Her Story: Elizabeth Glidewell

Doing a difficult job and doing it well

Many would agree that law enforcement is among the most unsafe and difficult jobs. It’s certainly not a job just anyone can handle.

Waxahachie Police Department detective Elizabeth Glidewell has, perhaps, the most difficult of jobs in law enforcement. She handles major crimes against children, including sex-related ones. She also handles all sex crimes involving any age.

Glidewell was in the top 10-percent of her 2003 graduating class at Ennis High School. As a senior, she became interested in law enforcement and took a criminal justice course.

“I wanted to make a difference,” she said. “I was familiar with issues children have because, growing up, my parents were therapeutic foster parents. Lots of those kids had a hard path.”

After high school, Glidewell attended Texas A&M University at Commerce where she took 24 hours one semester with a goal of graduating in three years. She graduated magna cum laude (3.8 GPA) in May 2006 with a bachelor’s degree in criminal justice.

“I was working as a bank teller when I applied to be a police officer in Dallas, Garland and Waxahachie,” she said. “I was hired by Waxahachie in August 2006 and completed the police academy in the summer of 2007. I celebrated my 22nd birthday at the police department. I worked the night shift with Mitch Bartley as my training officer. Going to work here was the best decision I ever made.”

Glidewell has accomplished much during her career. She became a detective in WPD’s Criminal Investigation Department in August 2013 and began handling sex crimes exclusively in January 2014. She is a forensic analyst, which enables her to download data from telephones. She works closely with the Gingerbread House Children’s Advocacy Center and Child Protective Services.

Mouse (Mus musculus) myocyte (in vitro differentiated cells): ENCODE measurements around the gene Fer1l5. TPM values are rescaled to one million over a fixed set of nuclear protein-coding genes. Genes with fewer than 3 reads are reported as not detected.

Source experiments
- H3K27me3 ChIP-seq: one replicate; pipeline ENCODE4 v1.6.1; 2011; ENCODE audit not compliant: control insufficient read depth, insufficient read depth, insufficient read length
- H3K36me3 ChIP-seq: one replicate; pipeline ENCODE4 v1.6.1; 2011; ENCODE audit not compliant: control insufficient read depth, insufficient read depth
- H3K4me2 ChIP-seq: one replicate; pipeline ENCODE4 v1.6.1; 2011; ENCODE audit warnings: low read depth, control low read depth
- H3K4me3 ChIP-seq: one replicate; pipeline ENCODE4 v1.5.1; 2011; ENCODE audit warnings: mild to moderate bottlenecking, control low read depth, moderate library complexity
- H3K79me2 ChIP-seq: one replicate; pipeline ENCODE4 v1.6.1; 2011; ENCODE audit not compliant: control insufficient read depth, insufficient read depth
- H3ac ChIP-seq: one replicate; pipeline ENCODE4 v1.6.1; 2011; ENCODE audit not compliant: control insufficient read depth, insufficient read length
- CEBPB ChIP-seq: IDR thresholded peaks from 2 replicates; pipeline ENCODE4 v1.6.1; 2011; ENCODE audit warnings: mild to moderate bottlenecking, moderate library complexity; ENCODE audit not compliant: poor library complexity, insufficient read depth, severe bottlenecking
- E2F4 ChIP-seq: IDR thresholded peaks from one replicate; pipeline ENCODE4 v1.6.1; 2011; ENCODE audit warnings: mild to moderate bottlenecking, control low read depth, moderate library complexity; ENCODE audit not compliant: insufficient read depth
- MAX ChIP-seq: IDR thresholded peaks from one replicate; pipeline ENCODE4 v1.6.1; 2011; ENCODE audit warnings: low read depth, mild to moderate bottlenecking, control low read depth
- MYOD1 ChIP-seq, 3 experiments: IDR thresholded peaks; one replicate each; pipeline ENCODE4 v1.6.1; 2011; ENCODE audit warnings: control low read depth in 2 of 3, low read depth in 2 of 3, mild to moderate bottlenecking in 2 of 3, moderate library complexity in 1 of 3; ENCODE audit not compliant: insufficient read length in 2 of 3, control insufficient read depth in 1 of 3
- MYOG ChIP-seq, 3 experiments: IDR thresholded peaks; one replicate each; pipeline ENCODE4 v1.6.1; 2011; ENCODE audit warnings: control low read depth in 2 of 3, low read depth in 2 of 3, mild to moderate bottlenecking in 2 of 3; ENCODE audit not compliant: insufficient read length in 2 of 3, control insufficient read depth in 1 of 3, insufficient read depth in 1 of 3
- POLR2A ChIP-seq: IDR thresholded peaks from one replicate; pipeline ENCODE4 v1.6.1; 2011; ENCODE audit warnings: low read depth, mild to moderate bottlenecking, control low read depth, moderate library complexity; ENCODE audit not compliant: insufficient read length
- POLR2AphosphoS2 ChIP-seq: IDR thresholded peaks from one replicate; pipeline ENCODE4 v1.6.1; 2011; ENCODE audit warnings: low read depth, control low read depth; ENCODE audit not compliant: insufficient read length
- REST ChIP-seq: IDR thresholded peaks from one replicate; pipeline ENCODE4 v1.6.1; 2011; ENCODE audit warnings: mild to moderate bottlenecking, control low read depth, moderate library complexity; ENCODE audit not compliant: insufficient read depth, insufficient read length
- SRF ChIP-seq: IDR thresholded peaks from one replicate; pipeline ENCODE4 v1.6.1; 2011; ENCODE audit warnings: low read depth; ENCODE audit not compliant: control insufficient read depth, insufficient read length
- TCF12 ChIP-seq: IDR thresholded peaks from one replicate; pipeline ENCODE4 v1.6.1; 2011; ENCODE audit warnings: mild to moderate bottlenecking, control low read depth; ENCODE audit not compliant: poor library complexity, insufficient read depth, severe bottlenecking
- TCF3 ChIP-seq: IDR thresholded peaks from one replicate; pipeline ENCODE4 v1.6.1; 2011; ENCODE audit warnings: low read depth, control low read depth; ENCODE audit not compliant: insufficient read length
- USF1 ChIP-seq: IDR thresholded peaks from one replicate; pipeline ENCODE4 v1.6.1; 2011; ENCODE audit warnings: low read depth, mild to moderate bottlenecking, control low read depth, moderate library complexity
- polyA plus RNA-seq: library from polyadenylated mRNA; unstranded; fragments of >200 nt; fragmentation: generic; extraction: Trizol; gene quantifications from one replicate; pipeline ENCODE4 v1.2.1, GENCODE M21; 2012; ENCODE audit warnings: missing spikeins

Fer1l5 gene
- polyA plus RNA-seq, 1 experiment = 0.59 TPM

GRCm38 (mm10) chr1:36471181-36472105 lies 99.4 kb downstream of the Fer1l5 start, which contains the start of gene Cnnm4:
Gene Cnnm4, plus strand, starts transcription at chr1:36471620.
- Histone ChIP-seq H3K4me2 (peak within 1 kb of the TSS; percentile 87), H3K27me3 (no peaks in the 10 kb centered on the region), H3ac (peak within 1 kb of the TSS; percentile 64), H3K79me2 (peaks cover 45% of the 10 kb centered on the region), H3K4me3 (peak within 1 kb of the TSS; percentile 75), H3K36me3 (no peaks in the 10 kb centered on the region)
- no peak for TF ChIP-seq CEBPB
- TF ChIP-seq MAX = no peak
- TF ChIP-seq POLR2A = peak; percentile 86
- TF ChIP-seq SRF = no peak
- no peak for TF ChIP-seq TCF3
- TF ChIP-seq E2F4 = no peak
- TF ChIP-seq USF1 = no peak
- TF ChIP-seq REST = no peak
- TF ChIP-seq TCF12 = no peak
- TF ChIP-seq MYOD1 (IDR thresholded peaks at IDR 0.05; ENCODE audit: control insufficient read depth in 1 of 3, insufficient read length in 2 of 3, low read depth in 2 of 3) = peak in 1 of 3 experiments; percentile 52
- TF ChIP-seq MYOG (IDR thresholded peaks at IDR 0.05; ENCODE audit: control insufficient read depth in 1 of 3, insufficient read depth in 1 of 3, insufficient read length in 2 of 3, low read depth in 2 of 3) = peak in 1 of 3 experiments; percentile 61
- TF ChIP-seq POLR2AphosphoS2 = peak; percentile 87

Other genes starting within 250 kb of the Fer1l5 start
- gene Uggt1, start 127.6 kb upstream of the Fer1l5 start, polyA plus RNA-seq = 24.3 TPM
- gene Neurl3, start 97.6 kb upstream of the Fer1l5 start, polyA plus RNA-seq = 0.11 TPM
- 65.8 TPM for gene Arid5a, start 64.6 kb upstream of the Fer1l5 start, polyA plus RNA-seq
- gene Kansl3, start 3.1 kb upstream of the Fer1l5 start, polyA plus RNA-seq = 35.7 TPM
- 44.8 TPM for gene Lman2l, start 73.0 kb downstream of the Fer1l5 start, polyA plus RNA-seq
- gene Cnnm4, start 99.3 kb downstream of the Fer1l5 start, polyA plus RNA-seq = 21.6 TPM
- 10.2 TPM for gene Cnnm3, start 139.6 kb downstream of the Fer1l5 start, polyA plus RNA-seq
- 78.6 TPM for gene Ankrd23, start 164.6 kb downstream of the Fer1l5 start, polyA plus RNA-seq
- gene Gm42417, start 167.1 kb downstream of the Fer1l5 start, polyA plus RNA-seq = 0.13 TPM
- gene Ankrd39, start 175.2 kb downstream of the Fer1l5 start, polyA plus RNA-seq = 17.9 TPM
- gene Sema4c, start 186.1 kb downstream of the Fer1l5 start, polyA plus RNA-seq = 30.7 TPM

Voted by her WPD peers as Officer of the Year in 2016, she most recently was honored with the top police officer award as a member of the advocacy center’s multidisciplinary team.

Glidewell is the most tenured detective in CID.

“During a recent turnover in our department, I felt it necessary to step up my game to help the new team members,” she said. “We work together and I sometimes help with other crimes. I take this job very seriously. If we can prove someone is guilty and we don’t put the abuser away, I have failed. I have to be absolutely sure every bit of evidence is correct.”

Glidewell is married to the department’s community services officer, O. T. Glidewell. Between the two of them they have six children between the ages of 2 and 19.

“Half of them live with us,” she said. “We’ve outgrown our current home and will soon move to a larger home. Our oldest son is currently attending the fire academy.”


Please enter your comment!
Please enter your name here